artisans, peasants, travellers,...) against the governing authority.
As stated by Accredia (the Italian body providing accreditation to cer-
tified laboratories and research centres), around 10% of the Gross Domestic
Product of the more economically developed countries is made by testing,
analysis, measurements and the like, with constantly growing trend. The
quality of measurements is based on the confidence in measurement results:
this is related to standard test methods and standard rules to calculate the
measurement uncertainty.
Standardization of units allows traceability of measurements to reference
standards, and measurement traceability is a strong moral mediator. In
fact, there is a “conflict of interests” in measurements and trading [UKA12].
Assume I go to the market to buy 1 kilogram of potatoes: if the weighting
machine reads high, then the trader gains (and I loose); if it reads low, then
I gain (and the trader looses). We (myself and the trader) need an agreed,
common measurement: this means that traceability is fair to both the seller
and the buyer; furthermore, it means that I can buy from different sellers and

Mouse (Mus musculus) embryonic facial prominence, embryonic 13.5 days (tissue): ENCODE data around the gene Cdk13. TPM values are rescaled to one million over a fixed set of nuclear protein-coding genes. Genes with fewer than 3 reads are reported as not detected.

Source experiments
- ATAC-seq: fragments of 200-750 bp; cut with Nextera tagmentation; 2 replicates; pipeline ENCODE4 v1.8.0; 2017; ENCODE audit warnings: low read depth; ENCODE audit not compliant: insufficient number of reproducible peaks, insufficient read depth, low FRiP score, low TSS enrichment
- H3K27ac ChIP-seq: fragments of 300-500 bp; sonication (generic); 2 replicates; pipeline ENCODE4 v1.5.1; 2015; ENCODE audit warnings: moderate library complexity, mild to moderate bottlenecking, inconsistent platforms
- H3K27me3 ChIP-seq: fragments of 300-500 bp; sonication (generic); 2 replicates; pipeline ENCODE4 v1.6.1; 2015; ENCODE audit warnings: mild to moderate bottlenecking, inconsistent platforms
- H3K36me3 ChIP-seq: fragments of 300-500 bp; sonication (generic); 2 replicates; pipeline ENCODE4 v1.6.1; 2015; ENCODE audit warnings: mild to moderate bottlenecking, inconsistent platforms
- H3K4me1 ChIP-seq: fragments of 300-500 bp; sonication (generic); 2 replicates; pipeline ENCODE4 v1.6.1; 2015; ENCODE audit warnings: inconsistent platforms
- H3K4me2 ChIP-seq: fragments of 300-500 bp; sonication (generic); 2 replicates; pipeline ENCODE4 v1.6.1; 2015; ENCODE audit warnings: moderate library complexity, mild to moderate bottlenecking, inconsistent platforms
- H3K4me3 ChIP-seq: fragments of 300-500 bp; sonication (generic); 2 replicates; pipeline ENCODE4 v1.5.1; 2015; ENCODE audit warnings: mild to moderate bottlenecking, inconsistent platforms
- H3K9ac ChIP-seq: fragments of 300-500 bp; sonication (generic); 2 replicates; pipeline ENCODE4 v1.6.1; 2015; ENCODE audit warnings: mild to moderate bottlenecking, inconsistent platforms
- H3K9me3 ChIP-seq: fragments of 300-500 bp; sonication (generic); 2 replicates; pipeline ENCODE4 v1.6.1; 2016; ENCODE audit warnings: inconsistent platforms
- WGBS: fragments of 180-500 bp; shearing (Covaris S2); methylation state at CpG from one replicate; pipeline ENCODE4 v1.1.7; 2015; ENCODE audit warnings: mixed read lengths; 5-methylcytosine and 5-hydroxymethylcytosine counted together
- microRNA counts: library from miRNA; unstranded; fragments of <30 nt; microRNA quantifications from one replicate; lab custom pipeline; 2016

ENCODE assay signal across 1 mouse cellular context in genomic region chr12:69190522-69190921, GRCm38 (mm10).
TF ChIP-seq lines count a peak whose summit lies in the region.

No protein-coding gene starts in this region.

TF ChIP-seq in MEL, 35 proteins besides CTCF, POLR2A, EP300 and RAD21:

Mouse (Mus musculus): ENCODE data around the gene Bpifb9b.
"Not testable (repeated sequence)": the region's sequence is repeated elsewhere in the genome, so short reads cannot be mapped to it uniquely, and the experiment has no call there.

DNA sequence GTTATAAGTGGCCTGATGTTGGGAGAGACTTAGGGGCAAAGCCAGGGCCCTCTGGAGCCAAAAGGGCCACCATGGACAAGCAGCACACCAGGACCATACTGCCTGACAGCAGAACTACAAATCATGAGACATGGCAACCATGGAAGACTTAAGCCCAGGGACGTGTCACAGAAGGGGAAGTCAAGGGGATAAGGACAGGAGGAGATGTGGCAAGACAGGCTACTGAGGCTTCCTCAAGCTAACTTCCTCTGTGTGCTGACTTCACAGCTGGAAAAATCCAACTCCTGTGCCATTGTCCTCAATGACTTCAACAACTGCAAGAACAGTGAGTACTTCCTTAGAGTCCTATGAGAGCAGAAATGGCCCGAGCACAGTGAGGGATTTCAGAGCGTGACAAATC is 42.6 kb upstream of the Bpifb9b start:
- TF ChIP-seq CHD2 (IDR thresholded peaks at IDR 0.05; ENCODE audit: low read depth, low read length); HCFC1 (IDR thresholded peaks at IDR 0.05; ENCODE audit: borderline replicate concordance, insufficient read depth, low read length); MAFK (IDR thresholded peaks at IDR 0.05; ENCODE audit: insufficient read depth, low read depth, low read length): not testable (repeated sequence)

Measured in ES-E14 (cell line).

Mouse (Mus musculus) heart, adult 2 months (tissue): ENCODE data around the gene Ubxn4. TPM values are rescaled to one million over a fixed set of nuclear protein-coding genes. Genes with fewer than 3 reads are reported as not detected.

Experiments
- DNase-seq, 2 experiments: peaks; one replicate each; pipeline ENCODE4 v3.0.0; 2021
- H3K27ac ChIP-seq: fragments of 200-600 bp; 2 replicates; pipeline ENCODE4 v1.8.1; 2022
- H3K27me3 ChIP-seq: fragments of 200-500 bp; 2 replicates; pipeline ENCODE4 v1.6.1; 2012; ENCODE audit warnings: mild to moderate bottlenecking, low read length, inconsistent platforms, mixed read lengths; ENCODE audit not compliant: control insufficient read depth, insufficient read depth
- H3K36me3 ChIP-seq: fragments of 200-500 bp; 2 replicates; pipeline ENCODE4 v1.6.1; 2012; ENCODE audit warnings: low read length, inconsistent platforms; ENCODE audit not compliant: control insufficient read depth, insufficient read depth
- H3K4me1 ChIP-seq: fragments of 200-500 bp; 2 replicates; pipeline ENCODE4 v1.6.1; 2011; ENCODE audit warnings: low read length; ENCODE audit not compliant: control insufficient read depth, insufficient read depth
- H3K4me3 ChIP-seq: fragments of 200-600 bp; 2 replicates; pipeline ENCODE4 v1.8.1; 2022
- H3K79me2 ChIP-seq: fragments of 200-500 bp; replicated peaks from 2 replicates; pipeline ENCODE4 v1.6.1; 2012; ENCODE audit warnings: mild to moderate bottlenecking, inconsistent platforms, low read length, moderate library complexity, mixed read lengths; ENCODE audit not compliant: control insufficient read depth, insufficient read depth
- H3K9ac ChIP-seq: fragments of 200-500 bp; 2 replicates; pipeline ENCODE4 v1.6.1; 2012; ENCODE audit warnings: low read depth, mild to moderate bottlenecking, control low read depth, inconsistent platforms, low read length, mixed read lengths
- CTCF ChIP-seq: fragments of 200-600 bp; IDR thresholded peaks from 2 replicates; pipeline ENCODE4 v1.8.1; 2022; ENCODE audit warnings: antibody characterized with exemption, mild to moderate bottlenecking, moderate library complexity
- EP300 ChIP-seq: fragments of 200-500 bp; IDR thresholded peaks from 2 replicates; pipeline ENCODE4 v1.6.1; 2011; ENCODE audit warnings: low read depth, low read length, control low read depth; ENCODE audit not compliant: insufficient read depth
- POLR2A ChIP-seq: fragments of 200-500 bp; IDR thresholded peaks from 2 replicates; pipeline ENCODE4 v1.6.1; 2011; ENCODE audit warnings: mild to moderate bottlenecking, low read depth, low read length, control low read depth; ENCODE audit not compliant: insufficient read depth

get the same amount of good, therefore traceability enhance and “regulate”
the free market.
Standardization is typically international and it was so from the Metre
Convention onwards: it does not permit, at least in principle, monopoly in
metrology by a single nation and its possible consequences in international
trade, because all nations cooperating in the standards are allowed to build
their own replicate of any primary standard unit. This is an additional reason
why standardization can be seen as a moral mediator.
Accurate measurement underpins trade, commerce and manufacturing
all around the world. In a global economy, the wheel bearings for my car
could be made in China, for example [UKA12], but the car itself in Eastern
Europe: they have to fit very well to avoid accidents and therefore a common
measurement unit is essential.
Finally, measurement provides confirmation (or refutation) of theories.